The first benefit of living by this rule is that you stop the bleeding. We stopped increasing our debt cold-turkey. April is probably the first month in a long time when our net worth rose as a result of our diligent spending habits, not because we had an exceptionally good month and were able to pay ourselves more. We lived within our means, and paid down our debt. This has become our new mantra.

Once you start to only budget the money you physically own, you realize how quickly you want to get to rule four: “Live on last month’s income.” Because our income is so often variable, we have good months and very, very lean months. It is excruciating to budget in a very, very lean month. And almost as excruciating to see all the “extra” money in a good month go toward all the stuff you couldn’t buy during the lean month. It all evens out in the end, but it is the opposite of painless, and oh so stressful. So, this week I moved some planned spending around so that we could start the month with the whole month’s allotment, or what YNAB would call the “buffer.” It didn’t work out totally because one client payment was late, but I was able to pay ourselves enough to cover all of our expenses except for a few at the very end of the month, and I’ll pay ourselves the rest of our May “salary” in a few days when the business gets paid.

Already, I can see what a huge difference this makes. The money is sitting in the bank. We have bills due, and I can just pay them. I don’t have to wait to time them, or figure out which ones to pay first, or which are more important. I know exactly how much we have to spend, and therefore budget, this month. My stress level around our personal finances is pretty much as low as I could hope it to be in our current circumstances. Ahhhh.

The true genius, though, is the mobile app. Available for free for iPhone and Android, it lets you consult your budget on the go, at the point of purchase. It syncs to the computer via Dropbox Cloud Sync, so your budget is always updated wherever you look at it. (You can also install YNAB on as many computers and devices as you want on the same license.) You’re always spending based on the budget, not the bank balance. This makes sticking to your budget so much easier. You never have to guess if you can afford something. You’ve either budgeted for it, or not. Darien does most of the daily grocery shopping because he’s the head chef in our house. He was amazingly receptive to this new process of checking the budget and sticking to our daily target amount. The phone app saved us, and helped reinforce the bigger goals of living within our means and paying down debt.

Making unexpected spending decisions is much easier on this budget. Last month, we were invited to go to the zoo. One of us could get in with Alban for free on our friend’s membership. The other ticket cost $12. Instead of looking at the bank balance, or trying to decide if there was wiggle room among 50 categories, there were only really about five places we could pull from. It became a simple, short conversation to decide whether Darien could wait a few weeks for his next haircut. We decided to go, tweaked the budget. Boom, done.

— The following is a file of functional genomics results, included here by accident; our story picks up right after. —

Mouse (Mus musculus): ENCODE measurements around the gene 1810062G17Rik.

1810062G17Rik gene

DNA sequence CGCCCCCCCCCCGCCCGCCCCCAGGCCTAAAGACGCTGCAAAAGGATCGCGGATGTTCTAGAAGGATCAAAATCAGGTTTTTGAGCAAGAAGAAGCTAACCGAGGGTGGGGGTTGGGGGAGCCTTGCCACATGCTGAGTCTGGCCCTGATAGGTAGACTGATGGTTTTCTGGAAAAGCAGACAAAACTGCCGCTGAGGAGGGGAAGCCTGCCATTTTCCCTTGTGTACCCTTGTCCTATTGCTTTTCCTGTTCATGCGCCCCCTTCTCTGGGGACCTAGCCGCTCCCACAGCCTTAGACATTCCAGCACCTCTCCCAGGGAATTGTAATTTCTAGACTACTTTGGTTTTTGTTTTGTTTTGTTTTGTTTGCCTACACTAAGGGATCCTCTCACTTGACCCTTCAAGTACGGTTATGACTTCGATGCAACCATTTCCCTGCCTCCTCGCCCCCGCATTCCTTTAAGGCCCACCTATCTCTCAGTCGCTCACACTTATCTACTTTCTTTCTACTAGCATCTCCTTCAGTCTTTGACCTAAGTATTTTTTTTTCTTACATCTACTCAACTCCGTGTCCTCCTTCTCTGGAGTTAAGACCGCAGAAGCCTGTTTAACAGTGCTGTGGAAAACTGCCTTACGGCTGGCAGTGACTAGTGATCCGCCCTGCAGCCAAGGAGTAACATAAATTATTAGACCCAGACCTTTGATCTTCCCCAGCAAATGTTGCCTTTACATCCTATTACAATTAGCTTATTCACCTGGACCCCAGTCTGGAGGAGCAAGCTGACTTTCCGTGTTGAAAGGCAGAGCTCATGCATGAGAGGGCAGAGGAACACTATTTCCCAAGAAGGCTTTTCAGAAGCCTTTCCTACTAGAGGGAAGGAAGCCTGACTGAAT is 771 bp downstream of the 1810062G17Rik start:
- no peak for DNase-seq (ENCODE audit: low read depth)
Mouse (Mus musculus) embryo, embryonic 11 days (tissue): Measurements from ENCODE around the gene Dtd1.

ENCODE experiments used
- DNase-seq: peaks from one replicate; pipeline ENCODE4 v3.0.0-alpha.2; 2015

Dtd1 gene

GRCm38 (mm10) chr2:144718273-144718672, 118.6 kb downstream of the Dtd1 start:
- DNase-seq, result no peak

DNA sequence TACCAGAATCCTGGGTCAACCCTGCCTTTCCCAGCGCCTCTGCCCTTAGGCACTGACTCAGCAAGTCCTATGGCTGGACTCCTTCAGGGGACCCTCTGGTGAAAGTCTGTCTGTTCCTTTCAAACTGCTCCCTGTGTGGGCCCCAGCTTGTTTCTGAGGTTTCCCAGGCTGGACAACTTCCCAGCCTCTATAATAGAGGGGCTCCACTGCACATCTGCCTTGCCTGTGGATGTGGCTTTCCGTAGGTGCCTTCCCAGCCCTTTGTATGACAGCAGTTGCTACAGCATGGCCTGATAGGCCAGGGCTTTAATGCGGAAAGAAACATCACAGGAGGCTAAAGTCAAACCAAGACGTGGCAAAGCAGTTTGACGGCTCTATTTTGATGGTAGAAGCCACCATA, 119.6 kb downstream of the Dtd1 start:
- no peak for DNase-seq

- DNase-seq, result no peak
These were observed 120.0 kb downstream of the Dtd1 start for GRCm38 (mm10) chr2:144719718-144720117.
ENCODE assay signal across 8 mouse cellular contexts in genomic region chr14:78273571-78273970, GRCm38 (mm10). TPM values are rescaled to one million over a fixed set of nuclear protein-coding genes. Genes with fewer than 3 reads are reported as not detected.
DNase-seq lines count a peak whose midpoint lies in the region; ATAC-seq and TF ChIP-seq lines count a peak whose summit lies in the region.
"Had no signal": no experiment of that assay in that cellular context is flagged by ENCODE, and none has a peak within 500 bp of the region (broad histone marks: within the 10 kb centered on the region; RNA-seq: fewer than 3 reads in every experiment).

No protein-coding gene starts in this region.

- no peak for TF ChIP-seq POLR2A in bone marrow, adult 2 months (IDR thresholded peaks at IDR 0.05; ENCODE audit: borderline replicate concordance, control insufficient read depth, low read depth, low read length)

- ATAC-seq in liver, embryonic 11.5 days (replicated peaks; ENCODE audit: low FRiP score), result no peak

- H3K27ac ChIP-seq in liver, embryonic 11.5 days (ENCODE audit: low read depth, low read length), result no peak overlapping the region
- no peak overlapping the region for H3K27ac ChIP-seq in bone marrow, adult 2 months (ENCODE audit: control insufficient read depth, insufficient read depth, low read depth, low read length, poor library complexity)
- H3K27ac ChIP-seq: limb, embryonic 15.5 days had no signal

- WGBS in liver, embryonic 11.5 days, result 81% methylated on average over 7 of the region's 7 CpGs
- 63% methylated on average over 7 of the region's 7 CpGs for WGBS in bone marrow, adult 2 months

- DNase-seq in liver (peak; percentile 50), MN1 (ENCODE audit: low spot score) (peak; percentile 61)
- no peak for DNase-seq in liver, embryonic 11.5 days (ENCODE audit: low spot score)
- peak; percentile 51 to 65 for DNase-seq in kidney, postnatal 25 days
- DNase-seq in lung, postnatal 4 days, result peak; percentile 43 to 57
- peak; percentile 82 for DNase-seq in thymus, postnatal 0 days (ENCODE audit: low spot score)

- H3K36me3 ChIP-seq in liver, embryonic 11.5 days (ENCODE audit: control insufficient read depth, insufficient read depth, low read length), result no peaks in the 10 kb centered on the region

As far as setup goes, it did take me probably a few hours a day for about a week to get both our personal budget and business budget set up. I had to create all of our accounts (there are too many), and figure out all our categories. Then I had to learn how to budget without a buffer. That said, I’m a little crazy obsessive about this stuff. I am the money person in our relationship, and for the business, after all. And most of that time was spent on the YNAB site watching their tutorial videos, reading their support articles, and learning the four rules. I also attended several free live webinars, and read the sample chapter of their home study guide. Hey, I figured if I was going to spend the money on the software, I better know what I’m doing and really use it right away.

I still use my spreadsheet for forecasting, but I’ve switched over to YNAB to record all our spending, and to do the real work of budgeting. I have also let go of a lot of guilt about our debt because I know we have an actual plan to get rid of it (snowball!). One of the best things about YNAB is how it treats credit card debt. It creates a category called “Pre-YNAB Debt.” It shoves all those negative balances into one place and says, “That happened before. Now we move forward.” It’s really refreshing and encouraging. There’s no judgement or dwelling on it. It’s like instant forgiveness. “Hey, your budget wasn’t working so well back then. Let’s figure out how to fix it from now on.” Yes, the numbers are negative, but they don’t wreck your budget every month. In other programs I’ve used, any negative balances show up every month and constantly scream at you that you went over. Duh, you don’t have to tell me by making my entire month go over when the overspending happened months ago. In YNAB, you start with a clean slate.

As I said, I could go on and on. Perhaps in another four years, I will discover some new way in which this system is lacking, but from where I sit now, this is the answer I need now. I feel so much more in control of our finances, and my outlook is positive. I feel like we have a legitimate, executable plan. And because we are entering transactions as they happen (as opposed to importing a whole month’s worth after the fact), I have a much better feel for the pulse of our spending and financial life. We’ll see how it goes over the next few months, but we made it through April on budget, with 87 cents to spare on groceries.

One Comment leave one →
  1. May 2, 2013 10:19 am

    O.K. Dear, Take me to school! Julia